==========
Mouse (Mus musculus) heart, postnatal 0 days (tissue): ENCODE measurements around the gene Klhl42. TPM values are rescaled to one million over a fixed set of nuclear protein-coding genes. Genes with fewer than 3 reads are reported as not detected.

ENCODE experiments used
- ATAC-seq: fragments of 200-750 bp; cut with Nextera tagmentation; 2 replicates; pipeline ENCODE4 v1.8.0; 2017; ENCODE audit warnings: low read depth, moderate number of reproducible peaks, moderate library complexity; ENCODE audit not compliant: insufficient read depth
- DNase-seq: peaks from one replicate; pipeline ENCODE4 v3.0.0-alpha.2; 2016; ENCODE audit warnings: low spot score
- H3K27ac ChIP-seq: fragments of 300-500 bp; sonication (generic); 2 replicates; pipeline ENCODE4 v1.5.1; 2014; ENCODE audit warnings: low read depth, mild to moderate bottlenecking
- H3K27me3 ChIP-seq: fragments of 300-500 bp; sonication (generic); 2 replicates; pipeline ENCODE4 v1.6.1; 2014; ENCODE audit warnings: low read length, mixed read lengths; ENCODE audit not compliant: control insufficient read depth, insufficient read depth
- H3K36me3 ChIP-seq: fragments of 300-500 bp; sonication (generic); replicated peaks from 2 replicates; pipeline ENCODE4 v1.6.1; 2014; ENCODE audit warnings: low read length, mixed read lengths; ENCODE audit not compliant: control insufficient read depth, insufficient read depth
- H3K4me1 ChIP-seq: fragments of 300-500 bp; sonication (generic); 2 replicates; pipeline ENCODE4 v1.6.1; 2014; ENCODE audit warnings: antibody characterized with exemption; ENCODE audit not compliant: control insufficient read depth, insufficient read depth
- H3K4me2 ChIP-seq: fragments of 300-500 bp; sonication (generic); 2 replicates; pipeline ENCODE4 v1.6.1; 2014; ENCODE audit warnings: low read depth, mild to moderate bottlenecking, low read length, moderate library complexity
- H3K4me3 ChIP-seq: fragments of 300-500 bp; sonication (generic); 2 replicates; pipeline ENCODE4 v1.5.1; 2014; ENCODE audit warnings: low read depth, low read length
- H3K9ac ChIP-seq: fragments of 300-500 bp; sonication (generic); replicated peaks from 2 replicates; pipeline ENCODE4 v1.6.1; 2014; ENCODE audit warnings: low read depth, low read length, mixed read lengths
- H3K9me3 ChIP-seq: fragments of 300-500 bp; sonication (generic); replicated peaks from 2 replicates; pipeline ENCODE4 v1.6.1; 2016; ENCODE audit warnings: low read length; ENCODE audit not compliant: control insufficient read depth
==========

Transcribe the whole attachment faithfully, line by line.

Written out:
Mouse (Mus musculus) heart, postnatal 0 days (tissue): ENCODE measurements around the gene Klhl42. TPM values are rescaled to one million over a fixed set of nuclear protein-coding genes. Genes with fewer than 3 reads are reported as not detected.

ENCODE experiments used
- ATAC-seq: fragments of 200-750 bp; cut with Nextera tagmentation; 2 replicates; pipeline ENCODE4 v1.8.0; 2017; ENCODE audit warnings: low read depth, moderate number of reproducible peaks, moderate library complexity; ENCODE audit not compliant: insufficient read depth
- DNase-seq: peaks from one replicate; pipeline ENCODE4 v3.0.0-alpha.2; 2016; ENCODE audit warnings: low spot score
- H3K27ac ChIP-seq: fragments of 300-500 bp; sonication (generic); 2 replicates; pipeline ENCODE4 v1.5.1; 2014; ENCODE audit warnings: low read depth, mild to moderate bottlenecking
- H3K27me3 ChIP-seq: fragments of 300-500 bp; sonication (generic); 2 replicates; pipeline ENCODE4 v1.6.1; 2014; ENCODE audit warnings: low read length, mixed read lengths; ENCODE audit not compliant: control insufficient read depth, insufficient read depth
- H3K36me3 ChIP-seq: fragments of 300-500 bp; sonication (generic); replicated peaks from 2 replicates; pipeline ENCODE4 v1.6.1; 2014; ENCODE audit warnings: low read length, mixed read lengths; ENCODE audit not compliant: control insufficient read depth, insufficient read depth
- H3K4me1 ChIP-seq: fragments of 300-500 bp; sonication (generic); 2 replicates; pipeline ENCODE4 v1.6.1; 2014; ENCODE audit warnings: antibody characterized with exemption; ENCODE audit not compliant: control insufficient read depth, insufficient read depth
- H3K4me2 ChIP-seq: fragments of 300-500 bp; sonication (generic); 2 replicates; pipeline ENCODE4 v1.6.1; 2014; ENCODE audit warnings: low read depth, mild to moderate bottlenecking, low read length, moderate library complexity
- H3K4me3 ChIP-seq: fragments of 300-500 bp; sonication (generic); 2 replicates; pipeline ENCODE4 v1.5.1; 2014; ENCODE audit warnings: low read depth, low read length
- H3K9ac ChIP-seq: fragments of 300-500 bp; sonication (generic); replicated peaks from 2 replicates; pipeline ENCODE4 v1.6.1; 2014; ENCODE audit warnings: low read depth, low read length, mixed read lengths
- H3K9me3 ChIP-seq: fragments of 300-500 bp; sonication (generic); replicated peaks from 2 replicates; pipeline ENCODE4 v1.6.1; 2016; ENCODE audit warnings: low read length; ENCODE audit not compliant: control insufficient read depth